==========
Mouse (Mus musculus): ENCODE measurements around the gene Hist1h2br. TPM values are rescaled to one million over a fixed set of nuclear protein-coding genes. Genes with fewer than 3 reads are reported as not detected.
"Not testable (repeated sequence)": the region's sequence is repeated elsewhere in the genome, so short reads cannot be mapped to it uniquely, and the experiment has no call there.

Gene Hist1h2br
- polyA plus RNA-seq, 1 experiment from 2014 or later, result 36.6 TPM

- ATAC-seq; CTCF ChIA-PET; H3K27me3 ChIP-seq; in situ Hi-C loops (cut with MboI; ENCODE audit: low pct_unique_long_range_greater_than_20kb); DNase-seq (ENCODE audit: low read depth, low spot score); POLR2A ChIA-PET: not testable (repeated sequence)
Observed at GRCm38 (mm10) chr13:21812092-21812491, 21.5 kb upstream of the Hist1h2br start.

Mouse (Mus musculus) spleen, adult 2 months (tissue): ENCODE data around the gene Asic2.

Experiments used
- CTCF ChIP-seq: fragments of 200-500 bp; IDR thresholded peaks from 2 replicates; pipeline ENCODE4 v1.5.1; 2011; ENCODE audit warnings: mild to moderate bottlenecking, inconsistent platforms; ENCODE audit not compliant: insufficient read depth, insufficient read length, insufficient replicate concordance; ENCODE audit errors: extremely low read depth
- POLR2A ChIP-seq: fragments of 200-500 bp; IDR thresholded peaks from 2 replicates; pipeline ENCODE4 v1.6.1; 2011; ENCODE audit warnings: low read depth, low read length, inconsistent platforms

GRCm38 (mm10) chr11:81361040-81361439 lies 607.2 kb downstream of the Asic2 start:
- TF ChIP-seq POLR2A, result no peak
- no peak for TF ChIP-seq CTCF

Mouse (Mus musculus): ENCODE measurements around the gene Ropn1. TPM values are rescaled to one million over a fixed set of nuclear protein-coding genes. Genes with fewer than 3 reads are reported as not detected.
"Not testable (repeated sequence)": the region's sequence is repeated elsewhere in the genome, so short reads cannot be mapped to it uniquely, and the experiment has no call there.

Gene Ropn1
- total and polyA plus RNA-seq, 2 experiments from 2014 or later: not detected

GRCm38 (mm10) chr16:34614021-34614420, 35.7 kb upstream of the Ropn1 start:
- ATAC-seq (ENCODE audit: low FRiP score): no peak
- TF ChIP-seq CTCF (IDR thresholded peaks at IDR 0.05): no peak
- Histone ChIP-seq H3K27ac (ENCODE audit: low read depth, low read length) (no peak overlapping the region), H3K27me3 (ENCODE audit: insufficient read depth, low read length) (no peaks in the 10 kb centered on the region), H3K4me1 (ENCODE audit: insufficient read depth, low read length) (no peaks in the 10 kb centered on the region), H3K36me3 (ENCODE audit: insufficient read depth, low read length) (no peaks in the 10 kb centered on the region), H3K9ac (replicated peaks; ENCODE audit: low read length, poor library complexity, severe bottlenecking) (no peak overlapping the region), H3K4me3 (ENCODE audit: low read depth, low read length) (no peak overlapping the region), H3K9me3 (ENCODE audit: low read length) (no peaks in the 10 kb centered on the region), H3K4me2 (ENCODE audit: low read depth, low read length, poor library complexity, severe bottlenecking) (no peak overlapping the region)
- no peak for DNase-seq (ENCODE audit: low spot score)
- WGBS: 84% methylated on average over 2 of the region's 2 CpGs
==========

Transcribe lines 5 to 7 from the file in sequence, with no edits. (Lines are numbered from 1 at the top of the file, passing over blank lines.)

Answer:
- ATAC-seq; CTCF ChIA-PET; H3K27me3 ChIP-seq; in situ Hi-C loops (cut with MboI; ENCODE audit: low pct_unique_long_range_greater_than_20kb); DNase-seq (ENCODE audit: low read depth, low spot score); POLR2A ChIA-PET: not testable (repeated sequence)
Observed at GRCm38 (mm10) chr13:21812092-21812491, 21.5 kb upstream of the Hist1h2br start.

Mouse (Mus musculus) spleen, adult 2 months (tissue): ENCODE data around the gene Asic2.